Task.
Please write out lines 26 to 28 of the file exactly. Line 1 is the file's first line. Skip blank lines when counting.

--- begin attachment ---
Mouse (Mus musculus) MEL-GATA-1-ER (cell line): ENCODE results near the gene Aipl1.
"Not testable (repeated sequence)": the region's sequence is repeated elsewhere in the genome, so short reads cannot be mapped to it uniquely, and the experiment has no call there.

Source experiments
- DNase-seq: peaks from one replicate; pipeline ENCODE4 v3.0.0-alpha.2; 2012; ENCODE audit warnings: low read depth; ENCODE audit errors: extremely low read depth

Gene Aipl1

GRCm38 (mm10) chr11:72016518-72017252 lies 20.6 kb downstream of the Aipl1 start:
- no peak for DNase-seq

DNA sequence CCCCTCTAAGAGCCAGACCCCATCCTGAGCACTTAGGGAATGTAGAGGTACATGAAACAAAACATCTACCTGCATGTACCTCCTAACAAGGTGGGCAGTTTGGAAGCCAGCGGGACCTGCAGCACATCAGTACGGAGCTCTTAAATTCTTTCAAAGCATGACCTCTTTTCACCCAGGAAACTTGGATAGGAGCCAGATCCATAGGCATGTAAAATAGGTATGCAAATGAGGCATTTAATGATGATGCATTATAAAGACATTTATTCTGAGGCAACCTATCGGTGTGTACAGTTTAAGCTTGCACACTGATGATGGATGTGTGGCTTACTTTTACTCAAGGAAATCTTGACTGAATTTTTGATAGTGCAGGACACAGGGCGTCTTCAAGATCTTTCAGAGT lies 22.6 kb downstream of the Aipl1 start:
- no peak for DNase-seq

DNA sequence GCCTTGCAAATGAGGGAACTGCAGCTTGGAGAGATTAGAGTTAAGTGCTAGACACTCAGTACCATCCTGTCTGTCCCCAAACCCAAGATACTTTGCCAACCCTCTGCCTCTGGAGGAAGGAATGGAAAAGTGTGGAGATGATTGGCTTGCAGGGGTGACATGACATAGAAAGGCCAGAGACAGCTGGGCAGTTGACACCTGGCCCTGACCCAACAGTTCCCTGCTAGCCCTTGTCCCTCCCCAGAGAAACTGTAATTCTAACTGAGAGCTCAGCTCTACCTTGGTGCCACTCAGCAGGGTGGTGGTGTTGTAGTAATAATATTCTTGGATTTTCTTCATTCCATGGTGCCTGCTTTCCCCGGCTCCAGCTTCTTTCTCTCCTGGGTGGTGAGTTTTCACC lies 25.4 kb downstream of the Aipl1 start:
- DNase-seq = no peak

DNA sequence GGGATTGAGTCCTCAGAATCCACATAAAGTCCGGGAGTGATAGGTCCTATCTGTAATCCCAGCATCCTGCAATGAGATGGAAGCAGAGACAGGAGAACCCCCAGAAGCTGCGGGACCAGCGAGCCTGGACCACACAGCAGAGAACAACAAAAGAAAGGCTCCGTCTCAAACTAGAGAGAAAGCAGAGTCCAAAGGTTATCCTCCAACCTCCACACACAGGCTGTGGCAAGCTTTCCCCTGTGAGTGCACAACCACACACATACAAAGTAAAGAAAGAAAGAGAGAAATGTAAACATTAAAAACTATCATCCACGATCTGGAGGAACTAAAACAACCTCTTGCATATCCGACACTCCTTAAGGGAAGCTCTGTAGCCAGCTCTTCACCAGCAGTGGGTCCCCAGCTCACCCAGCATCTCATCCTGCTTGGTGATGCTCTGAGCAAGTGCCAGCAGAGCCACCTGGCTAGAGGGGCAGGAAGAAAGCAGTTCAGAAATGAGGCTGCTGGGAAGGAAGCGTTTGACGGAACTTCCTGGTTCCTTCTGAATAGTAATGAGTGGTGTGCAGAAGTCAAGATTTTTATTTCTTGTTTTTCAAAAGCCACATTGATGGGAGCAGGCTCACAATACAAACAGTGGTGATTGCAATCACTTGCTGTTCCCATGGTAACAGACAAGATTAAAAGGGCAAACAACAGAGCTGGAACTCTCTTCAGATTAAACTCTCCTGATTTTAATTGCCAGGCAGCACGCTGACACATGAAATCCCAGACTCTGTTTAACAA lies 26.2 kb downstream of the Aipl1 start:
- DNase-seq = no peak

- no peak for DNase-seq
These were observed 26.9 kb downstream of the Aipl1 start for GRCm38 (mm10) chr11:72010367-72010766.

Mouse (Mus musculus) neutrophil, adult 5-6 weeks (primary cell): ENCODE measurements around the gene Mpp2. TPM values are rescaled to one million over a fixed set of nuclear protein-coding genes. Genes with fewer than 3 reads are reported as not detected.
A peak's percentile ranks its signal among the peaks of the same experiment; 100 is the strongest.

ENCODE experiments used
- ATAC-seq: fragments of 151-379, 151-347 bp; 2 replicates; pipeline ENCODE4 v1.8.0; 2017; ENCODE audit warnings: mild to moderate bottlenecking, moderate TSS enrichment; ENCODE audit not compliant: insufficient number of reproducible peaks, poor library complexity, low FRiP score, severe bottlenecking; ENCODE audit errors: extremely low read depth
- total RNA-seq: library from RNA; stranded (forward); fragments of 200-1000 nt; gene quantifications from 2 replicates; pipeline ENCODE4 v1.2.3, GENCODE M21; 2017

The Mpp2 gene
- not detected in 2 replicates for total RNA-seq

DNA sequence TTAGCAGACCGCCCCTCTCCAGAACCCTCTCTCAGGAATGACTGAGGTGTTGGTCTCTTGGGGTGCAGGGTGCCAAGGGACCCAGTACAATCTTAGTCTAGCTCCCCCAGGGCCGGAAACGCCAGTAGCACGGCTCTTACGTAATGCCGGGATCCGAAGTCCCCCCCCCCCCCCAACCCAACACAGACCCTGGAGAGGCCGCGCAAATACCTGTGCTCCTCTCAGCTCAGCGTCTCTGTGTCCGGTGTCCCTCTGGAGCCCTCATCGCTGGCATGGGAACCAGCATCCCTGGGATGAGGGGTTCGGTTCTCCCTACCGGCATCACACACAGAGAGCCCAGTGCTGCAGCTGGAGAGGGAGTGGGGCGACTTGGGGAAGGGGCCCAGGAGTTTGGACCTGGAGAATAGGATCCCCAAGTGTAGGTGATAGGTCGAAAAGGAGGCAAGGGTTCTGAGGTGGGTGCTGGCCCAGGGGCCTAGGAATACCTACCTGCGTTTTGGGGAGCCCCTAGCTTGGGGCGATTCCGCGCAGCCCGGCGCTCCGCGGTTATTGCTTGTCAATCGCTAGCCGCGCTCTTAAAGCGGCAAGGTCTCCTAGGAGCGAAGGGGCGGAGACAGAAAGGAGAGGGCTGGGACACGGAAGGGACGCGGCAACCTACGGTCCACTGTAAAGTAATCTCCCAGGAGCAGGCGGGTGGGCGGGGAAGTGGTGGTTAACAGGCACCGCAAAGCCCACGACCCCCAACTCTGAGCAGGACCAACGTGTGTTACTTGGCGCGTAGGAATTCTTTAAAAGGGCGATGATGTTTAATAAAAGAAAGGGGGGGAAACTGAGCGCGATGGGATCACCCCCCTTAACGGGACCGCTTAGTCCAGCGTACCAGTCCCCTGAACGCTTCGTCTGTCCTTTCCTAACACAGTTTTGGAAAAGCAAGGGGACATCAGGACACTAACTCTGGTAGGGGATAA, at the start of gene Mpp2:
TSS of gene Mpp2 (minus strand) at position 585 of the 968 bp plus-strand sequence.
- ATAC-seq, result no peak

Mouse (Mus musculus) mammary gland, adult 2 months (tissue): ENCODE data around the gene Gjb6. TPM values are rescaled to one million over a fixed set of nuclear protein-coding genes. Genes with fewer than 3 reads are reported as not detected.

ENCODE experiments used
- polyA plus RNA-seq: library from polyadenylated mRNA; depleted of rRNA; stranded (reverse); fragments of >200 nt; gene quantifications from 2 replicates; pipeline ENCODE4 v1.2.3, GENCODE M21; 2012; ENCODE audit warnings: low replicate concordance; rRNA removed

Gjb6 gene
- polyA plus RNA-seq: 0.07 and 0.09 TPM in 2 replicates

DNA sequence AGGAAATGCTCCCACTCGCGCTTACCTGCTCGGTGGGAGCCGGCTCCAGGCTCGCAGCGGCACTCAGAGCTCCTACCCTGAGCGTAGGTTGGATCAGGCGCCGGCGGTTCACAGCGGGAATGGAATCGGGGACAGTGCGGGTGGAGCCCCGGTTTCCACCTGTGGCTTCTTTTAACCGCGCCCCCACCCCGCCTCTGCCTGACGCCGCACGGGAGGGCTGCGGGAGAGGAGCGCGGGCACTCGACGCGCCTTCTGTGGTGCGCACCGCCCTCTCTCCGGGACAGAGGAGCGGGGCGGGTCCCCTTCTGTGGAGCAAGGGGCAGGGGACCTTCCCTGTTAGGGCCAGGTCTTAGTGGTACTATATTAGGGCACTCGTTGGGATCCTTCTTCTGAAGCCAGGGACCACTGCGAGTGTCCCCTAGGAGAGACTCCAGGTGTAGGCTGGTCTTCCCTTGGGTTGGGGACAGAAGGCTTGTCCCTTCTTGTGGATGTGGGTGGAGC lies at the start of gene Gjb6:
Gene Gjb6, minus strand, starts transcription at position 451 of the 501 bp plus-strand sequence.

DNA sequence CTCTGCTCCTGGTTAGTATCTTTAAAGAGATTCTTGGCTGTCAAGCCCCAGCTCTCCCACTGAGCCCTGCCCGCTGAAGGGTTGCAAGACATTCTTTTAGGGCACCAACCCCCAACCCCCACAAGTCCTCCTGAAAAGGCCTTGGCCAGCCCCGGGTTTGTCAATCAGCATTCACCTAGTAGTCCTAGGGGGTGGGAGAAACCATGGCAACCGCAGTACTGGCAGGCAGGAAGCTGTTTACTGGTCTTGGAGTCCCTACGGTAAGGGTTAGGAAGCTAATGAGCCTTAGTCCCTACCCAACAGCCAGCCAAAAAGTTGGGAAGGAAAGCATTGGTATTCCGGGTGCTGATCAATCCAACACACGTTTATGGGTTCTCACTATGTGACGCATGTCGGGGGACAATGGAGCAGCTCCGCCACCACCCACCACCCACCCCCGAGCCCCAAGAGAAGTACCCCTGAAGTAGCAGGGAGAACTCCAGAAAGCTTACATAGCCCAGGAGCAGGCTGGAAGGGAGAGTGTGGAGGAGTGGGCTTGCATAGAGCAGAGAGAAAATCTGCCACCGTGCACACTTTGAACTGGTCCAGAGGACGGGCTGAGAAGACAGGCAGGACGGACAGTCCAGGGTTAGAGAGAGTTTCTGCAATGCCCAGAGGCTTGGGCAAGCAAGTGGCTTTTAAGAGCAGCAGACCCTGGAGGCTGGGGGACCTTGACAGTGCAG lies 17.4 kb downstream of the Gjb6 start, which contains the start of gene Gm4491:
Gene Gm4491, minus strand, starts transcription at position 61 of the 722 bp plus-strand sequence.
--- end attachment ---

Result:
Mouse (Mus musculus) mammary gland, adult 2 months (tissue): ENCODE data around the gene Gjb6. TPM values are rescaled to one million over a fixed set of nuclear protein-coding genes. Genes with fewer than 3 reads are reported as not detected.

ENCODE experiments used
- polyA plus RNA-seq: library from polyadenylated mRNA; depleted of rRNA; stranded (reverse); fragments of >200 nt; gene quantifications from 2 replicates; pipeline ENCODE4 v1.2.3, GENCODE M21; 2012; ENCODE audit warnings: low replicate concordance; rRNA removed